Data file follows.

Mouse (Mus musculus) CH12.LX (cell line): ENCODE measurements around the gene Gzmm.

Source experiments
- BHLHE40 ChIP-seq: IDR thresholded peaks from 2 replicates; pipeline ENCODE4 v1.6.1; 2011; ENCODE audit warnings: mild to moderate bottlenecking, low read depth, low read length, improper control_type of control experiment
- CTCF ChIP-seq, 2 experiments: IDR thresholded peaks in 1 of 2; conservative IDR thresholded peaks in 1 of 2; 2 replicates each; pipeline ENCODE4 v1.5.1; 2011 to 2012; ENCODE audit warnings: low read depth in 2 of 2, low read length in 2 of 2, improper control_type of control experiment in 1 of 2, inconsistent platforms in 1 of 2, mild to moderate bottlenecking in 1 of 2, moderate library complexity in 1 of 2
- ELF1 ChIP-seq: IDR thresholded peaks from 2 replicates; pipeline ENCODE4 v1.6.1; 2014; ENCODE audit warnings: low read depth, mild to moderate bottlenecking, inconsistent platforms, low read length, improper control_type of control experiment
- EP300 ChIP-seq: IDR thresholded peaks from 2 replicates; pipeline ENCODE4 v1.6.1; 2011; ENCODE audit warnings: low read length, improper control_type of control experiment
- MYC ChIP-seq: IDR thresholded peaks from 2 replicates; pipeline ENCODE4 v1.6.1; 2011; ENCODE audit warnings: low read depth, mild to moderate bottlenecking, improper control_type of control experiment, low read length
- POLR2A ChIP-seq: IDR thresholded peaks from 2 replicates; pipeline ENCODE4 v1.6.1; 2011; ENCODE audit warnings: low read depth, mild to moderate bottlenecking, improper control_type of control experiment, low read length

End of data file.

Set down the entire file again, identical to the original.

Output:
Mouse (Mus musculus) CH12.LX (cell line): ENCODE measurements around the gene Gzmm.

Source experiments
- BHLHE40 ChIP-seq: IDR thresholded peaks from 2 replicates; pipeline ENCODE4 v1.6.1; 2011; ENCODE audit warnings: mild to moderate bottlenecking, low read depth, low read length, improper control_type of control experiment
- CTCF ChIP-seq, 2 experiments: IDR thresholded peaks in 1 of 2; conservative IDR thresholded peaks in 1 of 2; 2 replicates each; pipeline ENCODE4 v1.5.1; 2011 to 2012; ENCODE audit warnings: low read depth in 2 of 2, low read length in 2 of 2, improper control_type of control experiment in 1 of 2, inconsistent platforms in 1 of 2, mild to moderate bottlenecking in 1 of 2, moderate library complexity in 1 of 2
- ELF1 ChIP-seq: IDR thresholded peaks from 2 replicates; pipeline ENCODE4 v1.6.1; 2014; ENCODE audit warnings: low read depth, mild to moderate bottlenecking, inconsistent platforms, low read length, improper control_type of control experiment
- EP300 ChIP-seq: IDR thresholded peaks from 2 replicates; pipeline ENCODE4 v1.6.1; 2011; ENCODE audit warnings: low read length, improper control_type of control experiment
- MYC ChIP-seq: IDR thresholded peaks from 2 replicates; pipeline ENCODE4 v1.6.1; 2011; ENCODE audit warnings: low read depth, mild to moderate bottlenecking, improper control_type of control experiment, low read length
- POLR2A ChIP-seq: IDR thresholded peaks from 2 replicates; pipeline ENCODE4 v1.6.1; 2011; ENCODE audit warnings: low read depth, mild to moderate bottlenecking, improper control_type of control experiment, low read length